Let's hear that again. "Just unknown." Exactly. Whether anyone here was recruited online (into what? into a clique at their own high school?), whether the existence of the Internet made any difference in the massacre, is just that -- unknown, and unlikely, to boot -- but why should that stop anyone from marrying those seductive terms, "Internet" and "recruiting"? (As if to one-up Jordan's non sequitur, incidentally, Gregory darkly noted, "Don't forget it happened just after the fourth anniversary of the Oklahoma City bombing," apropos of no apparent evidence.)

We've seen this template before. After the 1997 Heaven's Gate suicides the cultists' Web-design work was seen as natural for a bunch of loons. The Oklahoma City bombing saw an obsession with militia material online and a near-identical AOL user-profile hoax for Timothy McVeigh. And you know where it goes from here: The killers deployed sophisticated bombs requiring extensive explosives knowledge, and we all know where that comes from. Rest assured, of course, that although authorities also determined that the killers used such low-tech paraphernalia as cooking fuel and nails, few authorities will step forward in the coming days to question the ethics of the Hank Hills of the world or to ask you to consider monitoring your child's frequenting of hardware stores.

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The Internet isn't taking the rap alone. In fact, the phenomenal thing about this case is that it wraps up so many subculture bugbears into one dripping package, a screwy mélange of Marilyn Manson, Hitlerphilia, Gothicism, anarchism, role-playing games, Eurorock and gun culture (a Goth musician on CNN's "Talkback Live" said the suspects "sounded about as Goth as Johnny Cash"). There was even the trench coat, for which the San Francisco Chronicle offered a grand-unification theory: "a symbol for everything from Hitler and the Nazis to mass murder to suicidal fantasies." This bizarre potpourri of signifiers might suggest to anyone assessing it that, just possibly, these oddly matched usual suspects attract already-troubled kids instead of creating new ones.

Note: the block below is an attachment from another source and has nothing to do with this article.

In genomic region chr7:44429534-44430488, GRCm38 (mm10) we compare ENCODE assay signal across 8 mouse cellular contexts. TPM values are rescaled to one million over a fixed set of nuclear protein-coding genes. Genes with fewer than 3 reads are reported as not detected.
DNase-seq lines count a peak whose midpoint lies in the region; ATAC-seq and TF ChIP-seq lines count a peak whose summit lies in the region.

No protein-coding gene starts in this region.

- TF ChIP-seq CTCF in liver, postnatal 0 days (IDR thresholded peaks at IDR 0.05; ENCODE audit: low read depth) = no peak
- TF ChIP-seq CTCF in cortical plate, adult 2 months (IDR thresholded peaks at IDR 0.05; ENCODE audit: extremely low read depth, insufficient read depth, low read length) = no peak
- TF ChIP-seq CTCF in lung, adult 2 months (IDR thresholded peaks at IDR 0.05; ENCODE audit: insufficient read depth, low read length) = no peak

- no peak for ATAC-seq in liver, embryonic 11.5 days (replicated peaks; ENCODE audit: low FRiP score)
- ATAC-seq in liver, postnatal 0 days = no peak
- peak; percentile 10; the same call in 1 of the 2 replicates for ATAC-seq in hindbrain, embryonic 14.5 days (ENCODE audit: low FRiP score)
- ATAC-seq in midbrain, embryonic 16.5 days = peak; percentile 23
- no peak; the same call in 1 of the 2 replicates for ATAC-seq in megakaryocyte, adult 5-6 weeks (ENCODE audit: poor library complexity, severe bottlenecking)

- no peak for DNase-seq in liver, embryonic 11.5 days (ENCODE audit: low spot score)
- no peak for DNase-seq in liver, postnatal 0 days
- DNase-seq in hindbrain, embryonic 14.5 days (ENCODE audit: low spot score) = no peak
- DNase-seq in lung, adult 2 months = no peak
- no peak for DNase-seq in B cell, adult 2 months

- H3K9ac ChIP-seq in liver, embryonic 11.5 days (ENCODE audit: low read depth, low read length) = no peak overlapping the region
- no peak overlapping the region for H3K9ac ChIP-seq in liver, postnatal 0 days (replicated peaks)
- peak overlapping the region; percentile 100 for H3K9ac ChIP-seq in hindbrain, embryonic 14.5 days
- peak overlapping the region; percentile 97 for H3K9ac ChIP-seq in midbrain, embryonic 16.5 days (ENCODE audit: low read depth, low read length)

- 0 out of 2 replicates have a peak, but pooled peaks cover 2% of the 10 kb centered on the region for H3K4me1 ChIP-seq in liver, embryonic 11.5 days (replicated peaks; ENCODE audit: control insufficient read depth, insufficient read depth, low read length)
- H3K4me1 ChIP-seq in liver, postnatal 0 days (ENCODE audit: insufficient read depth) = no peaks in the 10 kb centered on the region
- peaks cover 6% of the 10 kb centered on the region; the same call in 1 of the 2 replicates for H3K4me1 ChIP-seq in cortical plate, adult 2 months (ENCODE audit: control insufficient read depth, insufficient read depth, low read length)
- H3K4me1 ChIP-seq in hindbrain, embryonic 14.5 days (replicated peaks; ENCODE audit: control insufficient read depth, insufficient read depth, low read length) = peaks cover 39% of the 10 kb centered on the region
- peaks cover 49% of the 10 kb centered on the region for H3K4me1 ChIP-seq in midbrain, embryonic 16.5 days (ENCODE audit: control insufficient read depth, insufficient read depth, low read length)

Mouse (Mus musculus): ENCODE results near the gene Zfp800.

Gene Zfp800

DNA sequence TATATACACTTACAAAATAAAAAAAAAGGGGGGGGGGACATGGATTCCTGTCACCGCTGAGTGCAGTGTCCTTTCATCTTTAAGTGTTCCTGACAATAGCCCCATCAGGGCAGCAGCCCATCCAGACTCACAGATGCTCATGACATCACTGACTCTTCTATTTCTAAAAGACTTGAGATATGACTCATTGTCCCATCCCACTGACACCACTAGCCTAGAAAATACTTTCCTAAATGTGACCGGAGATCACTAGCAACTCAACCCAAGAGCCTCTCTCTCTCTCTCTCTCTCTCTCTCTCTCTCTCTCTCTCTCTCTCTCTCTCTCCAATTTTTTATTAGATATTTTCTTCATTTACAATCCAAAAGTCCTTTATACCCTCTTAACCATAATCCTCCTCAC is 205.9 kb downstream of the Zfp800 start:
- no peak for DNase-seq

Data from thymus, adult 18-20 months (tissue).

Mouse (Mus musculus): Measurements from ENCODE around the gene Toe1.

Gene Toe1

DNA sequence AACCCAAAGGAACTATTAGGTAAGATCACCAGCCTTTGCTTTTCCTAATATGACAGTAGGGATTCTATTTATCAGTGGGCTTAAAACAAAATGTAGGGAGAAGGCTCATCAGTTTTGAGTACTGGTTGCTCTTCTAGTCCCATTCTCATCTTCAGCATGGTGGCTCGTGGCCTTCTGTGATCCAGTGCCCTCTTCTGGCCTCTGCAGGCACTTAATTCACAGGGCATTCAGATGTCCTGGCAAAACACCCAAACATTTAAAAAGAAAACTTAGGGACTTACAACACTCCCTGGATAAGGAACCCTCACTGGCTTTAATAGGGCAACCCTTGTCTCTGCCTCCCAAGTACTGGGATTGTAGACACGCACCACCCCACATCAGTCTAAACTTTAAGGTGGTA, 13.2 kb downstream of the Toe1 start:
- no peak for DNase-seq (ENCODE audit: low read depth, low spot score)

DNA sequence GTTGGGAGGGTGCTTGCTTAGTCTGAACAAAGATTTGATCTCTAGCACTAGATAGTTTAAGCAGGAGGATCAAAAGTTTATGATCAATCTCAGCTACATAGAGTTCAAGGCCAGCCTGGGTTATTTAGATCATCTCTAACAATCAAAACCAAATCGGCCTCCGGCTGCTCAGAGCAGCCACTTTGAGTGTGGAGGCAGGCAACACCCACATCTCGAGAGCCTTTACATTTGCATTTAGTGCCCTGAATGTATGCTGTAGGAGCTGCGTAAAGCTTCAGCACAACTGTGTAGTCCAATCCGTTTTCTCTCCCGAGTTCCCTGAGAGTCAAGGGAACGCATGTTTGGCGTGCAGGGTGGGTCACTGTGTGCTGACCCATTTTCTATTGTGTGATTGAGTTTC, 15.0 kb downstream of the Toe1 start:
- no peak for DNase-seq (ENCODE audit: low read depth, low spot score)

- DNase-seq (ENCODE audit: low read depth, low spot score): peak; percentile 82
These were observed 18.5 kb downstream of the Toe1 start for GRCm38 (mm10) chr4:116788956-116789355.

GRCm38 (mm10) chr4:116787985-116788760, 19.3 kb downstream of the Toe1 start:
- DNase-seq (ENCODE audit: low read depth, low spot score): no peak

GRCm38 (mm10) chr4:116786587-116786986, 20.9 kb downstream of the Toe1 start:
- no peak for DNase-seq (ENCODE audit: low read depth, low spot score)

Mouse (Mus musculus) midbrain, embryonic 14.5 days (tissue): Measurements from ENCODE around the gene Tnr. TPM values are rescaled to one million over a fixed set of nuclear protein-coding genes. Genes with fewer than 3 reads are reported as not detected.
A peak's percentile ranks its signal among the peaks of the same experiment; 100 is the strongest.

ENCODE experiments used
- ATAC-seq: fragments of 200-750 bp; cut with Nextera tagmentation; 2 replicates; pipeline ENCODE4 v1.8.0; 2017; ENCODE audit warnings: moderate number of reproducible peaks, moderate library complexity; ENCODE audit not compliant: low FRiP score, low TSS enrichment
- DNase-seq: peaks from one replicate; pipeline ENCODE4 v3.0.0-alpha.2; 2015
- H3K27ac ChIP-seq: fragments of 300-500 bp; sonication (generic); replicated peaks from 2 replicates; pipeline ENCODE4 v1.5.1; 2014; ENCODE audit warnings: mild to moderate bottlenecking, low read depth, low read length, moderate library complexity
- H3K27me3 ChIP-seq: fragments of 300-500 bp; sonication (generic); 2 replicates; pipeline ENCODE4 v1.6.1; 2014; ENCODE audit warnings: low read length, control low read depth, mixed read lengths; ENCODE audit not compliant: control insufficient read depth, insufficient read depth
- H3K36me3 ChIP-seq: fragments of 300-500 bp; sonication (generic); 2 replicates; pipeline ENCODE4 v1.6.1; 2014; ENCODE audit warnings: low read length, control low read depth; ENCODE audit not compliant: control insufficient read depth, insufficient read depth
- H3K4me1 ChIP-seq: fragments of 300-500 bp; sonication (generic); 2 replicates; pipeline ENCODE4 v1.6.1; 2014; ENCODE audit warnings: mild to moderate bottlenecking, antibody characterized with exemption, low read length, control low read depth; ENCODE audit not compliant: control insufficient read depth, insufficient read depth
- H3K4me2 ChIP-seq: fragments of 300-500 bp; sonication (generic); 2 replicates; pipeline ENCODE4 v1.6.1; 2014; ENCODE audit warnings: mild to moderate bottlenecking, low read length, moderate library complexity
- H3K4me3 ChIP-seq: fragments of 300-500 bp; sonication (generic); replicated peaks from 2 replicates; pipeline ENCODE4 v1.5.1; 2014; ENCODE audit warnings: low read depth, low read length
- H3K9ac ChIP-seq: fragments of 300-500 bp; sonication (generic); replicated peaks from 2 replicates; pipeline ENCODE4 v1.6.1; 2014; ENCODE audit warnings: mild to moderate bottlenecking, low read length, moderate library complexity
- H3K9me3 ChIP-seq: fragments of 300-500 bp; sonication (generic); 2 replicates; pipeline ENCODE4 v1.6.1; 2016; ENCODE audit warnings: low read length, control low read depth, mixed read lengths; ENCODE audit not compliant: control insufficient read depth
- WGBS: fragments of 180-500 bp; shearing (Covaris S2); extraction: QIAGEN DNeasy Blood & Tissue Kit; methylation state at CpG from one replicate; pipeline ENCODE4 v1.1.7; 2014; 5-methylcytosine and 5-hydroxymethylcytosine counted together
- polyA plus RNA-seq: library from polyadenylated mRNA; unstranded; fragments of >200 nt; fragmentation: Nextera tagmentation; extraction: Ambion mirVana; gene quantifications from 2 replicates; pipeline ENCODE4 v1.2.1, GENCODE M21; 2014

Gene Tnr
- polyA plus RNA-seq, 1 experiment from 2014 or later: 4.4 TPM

Popular culture and technology mavens should perhaps be flattered by the importance that the media accord them here. And in fact, there were interesting uses of technology in the crisis, such as the live cell-phone calls from students trapped in the high school; Garrick Utley of CNN called the shooting "our first interactive siege."

But clearly there are deeper fears at work. We are eternally concerned with what technology will do to us -- how it will change our minds, change our lives, affect our livelihoods. In this sense -- apropos of the "Web cult" talk -- technology is like religion: We adulate and fear both, we consider both potentially destabilizing and so we adopt taboos moderating how seriously we are allowed to take them. In our broadly but shallowly religious society, there are two people we distrust intensely, the atheist and the deeply religious, and we've applied the same principle to technology. The Heaven's Gate cultists were seen as somehow dangerous not just because they made a suicide pact but because they designed Web pages; Ted Kaczynski was crazy not just because he blew people up but because he spurned technology.

Any society that didn't want to explain what happened in Littleton would be a society of dead souls. We want to identify the one bad gear that we can replace and make everything right. So we look for it. But the simple truth is, some disturbed people can now use a tool they didn't have before. Students can watch their own potential last moments on classroom televisions, can hear themselves calling out live on cell phones. And ... and what, exactly? The far-flung, Zeitgeisty elements of this story tantalizingly hint that there must be some common thread, some tangible difference in the way we live and kill today. But good luck finding it. The only lesson to be drawn so far is this: From broadband to print, wireless to cable, we now have myriad forums in which to be left speechless.

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James Poniewozik

James Poniewozik is a Time magazine columnist on TV and media.